Mail! I get lots of email and questions from runners about why they’re not seeing the improvement they’d expected from their training. Here are the most common issues I see (besides nutrition and course conditions) that lead to a disappointing race:
1. You do all of your training runs too fast. The first order of business in distance running is establishing a solid aerobic base. When you run at a conversational pace, you’re training your slow-twitch muscle fibers and building blood volume, which carries oxygen to your muscles. A well-conditioned aerobic system will keep you consistently strong and powerful for an extended period of time. When you run too fast all the time, you’re running anaerobically and putting excess stress on your body, which leads to bonking, burnout and injury. Here’s some great info. about aerobic base training.
2. You routinely cut runs short or miss them entirely. Doing all or as many of the workouts on your plan as possible not only builds running volume and physical ability, but mental confidence as well.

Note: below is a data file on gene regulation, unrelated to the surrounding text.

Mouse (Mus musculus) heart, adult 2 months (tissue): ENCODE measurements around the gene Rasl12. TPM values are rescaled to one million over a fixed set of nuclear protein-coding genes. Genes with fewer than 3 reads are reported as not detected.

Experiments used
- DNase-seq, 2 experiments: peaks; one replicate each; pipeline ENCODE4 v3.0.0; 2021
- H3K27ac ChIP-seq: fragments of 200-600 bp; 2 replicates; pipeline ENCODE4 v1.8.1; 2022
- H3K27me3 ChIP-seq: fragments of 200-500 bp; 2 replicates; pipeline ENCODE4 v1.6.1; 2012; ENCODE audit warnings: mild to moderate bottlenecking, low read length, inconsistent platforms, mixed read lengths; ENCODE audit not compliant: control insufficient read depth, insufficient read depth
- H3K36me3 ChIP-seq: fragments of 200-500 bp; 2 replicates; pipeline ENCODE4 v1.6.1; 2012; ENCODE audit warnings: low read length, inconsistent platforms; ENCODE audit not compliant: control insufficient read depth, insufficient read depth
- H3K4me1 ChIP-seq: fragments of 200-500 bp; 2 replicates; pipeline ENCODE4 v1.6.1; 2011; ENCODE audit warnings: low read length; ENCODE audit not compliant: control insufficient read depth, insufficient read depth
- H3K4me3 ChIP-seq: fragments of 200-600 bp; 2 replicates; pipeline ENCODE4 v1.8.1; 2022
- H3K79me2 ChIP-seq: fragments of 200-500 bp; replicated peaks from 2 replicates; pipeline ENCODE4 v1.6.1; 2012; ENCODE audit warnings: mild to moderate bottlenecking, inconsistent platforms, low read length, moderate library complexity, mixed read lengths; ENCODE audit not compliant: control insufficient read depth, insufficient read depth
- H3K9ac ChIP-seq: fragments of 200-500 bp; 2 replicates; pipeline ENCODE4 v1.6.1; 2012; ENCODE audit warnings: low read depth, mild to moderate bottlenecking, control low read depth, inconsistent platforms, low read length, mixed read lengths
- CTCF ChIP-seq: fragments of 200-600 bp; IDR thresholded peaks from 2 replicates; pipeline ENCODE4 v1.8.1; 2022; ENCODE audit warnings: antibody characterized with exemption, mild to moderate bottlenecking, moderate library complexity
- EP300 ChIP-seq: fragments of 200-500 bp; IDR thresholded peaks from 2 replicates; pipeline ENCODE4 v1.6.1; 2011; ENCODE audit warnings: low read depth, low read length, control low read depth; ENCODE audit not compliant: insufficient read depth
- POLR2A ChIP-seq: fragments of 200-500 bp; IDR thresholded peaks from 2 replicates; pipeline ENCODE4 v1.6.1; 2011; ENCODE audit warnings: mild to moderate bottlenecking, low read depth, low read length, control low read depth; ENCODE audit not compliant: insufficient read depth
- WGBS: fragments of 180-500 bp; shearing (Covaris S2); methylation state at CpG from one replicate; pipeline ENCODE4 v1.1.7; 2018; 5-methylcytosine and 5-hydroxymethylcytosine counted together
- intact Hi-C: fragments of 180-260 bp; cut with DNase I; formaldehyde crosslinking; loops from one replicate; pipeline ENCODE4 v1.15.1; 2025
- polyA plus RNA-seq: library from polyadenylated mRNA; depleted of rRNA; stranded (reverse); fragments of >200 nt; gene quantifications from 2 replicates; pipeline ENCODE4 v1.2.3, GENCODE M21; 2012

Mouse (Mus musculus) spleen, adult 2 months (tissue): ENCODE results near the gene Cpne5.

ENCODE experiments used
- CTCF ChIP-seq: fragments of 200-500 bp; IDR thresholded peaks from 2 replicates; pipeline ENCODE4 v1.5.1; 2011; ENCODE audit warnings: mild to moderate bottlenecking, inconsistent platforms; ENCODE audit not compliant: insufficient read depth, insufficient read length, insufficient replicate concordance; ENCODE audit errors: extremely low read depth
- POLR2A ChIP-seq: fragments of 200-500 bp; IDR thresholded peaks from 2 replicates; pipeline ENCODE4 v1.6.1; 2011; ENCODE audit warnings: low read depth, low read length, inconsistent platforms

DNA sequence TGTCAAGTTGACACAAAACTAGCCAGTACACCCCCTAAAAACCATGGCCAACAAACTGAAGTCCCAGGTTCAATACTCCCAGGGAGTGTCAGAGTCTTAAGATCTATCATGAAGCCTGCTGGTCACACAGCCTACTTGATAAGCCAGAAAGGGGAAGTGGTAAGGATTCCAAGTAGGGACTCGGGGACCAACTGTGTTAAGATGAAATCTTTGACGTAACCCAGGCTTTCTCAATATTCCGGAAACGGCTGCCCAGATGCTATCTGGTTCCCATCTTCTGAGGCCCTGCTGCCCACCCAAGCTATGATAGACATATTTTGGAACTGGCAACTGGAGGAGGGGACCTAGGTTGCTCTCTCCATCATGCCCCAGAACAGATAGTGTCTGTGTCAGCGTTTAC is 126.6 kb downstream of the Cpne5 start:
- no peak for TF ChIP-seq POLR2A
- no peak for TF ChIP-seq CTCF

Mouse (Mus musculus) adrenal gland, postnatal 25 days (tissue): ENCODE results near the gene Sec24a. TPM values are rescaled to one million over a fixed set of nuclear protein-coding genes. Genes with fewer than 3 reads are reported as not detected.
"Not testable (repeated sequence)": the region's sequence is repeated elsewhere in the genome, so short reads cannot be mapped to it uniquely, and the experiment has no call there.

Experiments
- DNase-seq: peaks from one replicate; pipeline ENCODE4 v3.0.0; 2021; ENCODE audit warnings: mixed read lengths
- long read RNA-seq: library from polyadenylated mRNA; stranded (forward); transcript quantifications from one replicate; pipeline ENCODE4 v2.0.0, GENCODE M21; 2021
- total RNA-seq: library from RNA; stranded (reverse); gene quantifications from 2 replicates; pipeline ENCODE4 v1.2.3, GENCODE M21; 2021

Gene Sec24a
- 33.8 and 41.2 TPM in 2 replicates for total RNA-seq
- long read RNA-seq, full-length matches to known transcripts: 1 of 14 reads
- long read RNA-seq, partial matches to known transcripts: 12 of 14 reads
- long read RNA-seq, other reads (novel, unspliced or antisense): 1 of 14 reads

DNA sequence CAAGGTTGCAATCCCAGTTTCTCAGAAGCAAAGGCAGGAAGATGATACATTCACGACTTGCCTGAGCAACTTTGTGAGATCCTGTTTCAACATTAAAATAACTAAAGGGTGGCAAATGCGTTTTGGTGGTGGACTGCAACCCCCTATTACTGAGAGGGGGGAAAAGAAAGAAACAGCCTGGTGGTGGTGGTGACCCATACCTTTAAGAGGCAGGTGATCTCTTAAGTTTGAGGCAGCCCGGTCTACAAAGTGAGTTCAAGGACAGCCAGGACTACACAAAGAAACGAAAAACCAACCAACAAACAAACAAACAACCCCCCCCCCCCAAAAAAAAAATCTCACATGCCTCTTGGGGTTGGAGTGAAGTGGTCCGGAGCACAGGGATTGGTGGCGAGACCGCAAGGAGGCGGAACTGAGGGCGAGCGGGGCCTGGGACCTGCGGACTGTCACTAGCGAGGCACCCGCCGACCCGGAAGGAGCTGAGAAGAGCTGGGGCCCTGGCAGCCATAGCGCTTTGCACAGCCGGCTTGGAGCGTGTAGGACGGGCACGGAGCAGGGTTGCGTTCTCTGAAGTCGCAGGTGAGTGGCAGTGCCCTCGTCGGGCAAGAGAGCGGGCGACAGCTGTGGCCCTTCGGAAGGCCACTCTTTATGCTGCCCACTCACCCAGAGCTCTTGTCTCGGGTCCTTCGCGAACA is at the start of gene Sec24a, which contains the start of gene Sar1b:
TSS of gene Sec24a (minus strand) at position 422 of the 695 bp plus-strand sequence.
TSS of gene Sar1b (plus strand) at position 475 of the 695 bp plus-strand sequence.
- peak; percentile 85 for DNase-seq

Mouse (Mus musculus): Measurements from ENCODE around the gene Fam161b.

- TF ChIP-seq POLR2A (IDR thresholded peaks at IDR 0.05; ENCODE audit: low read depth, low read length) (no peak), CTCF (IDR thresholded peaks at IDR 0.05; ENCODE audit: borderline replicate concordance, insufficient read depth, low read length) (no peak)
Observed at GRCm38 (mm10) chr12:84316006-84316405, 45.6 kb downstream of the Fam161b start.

3. You skip rest days. A regular day off restocks glycogen stores, allows muscles to repair and rebuild leaving you stronger, and reduces fatigue. Don’t think of rest days as “off” days as they an important part of training.
4. Your workouts are flat. You’re always running the same pace. Whether you’re looking to PR a 5k or finish a marathon feeling strong, upping the pace on some (or parts) of your workout helps. A well-designed plan or coach can help you with progressive, quality workouts that take your performance to the next level.
5. You suffer from race anxiety. Being nervous at the starting line leads to poor pacing, with going out too fast a popular mistake. Anxiety causes muscles to tense up, especially in the upper body, which creates premature fatigue. Follow your pre-race warmup with deep breathing. Calm down and visualize the way you want the race to go. How will a strong finish, look? Feel? Make a conscious effort throughout the race to relax your shoulders away from your ears, breathe and let tension ease down your back. Trust your training
I’ve been personally guilty of some of these. How about you? Any others?